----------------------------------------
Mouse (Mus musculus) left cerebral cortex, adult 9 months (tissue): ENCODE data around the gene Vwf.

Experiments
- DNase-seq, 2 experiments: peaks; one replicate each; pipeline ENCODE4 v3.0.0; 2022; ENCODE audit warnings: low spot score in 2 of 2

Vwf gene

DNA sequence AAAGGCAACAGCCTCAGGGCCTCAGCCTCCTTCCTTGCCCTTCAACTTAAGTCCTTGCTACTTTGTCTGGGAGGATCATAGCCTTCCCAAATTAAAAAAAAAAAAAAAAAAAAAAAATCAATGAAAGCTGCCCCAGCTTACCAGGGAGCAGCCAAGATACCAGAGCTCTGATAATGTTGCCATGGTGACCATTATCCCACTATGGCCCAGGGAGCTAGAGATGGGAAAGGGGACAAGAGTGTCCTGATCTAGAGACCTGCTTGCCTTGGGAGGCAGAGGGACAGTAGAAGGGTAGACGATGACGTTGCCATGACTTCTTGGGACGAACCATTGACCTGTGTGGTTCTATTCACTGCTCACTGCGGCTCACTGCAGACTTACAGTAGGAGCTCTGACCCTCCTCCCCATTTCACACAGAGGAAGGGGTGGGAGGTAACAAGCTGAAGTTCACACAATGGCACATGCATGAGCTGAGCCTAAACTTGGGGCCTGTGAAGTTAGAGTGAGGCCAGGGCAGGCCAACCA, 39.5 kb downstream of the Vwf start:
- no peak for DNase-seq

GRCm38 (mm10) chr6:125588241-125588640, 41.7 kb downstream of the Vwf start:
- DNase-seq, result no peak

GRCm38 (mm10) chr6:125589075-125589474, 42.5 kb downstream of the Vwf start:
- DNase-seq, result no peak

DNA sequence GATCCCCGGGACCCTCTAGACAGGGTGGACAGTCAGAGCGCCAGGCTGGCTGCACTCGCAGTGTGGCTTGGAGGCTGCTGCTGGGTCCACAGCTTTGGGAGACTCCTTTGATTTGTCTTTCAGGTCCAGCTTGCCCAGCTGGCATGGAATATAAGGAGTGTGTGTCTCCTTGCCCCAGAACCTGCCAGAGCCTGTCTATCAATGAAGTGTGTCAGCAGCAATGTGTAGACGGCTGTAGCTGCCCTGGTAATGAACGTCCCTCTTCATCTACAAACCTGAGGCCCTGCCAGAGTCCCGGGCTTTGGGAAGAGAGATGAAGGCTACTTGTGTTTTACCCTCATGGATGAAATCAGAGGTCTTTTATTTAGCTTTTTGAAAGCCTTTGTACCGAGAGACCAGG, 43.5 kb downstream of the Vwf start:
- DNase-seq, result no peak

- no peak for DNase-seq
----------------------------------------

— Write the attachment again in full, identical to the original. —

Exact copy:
Mouse (Mus musculus) left cerebral cortex, adult 9 months (tissue): ENCODE data around the gene Vwf.

Experiments
- DNase-seq, 2 experiments: peaks; one replicate each; pipeline ENCODE4 v3.0.0; 2022; ENCODE audit warnings: low spot score in 2 of 2

Vwf gene

DNA sequence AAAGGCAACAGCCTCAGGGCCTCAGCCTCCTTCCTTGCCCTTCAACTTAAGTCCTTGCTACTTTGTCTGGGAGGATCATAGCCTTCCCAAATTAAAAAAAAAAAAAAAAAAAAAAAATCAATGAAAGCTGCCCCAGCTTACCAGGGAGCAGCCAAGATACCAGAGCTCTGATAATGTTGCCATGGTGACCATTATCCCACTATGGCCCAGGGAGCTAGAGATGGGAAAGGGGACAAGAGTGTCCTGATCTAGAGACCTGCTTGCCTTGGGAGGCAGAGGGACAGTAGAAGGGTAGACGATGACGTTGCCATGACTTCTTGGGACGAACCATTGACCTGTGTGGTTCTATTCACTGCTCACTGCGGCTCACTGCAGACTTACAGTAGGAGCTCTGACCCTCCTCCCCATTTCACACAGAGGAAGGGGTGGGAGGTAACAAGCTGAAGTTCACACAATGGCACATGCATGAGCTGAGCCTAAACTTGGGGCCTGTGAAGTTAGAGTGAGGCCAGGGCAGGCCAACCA, 39.5 kb downstream of the Vwf start:
- no peak for DNase-seq

GRCm38 (mm10) chr6:125588241-125588640, 41.7 kb downstream of the Vwf start:
- DNase-seq, result no peak

GRCm38 (mm10) chr6:125589075-125589474, 42.5 kb downstream of the Vwf start:
- DNase-seq, result no peak

DNA sequence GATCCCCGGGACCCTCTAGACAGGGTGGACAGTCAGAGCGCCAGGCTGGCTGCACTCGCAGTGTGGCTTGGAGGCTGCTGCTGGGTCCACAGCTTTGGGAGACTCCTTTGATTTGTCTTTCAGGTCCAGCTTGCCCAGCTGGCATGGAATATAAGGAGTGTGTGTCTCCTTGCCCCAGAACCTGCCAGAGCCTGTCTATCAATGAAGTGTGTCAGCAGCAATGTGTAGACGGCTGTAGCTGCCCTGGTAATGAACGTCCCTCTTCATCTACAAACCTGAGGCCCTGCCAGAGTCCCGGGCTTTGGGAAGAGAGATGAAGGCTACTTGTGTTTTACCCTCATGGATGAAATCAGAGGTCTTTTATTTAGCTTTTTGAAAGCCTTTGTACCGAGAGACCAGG, 43.5 kb downstream of the Vwf start:
- DNase-seq, result no peak

- no peak for DNase-seq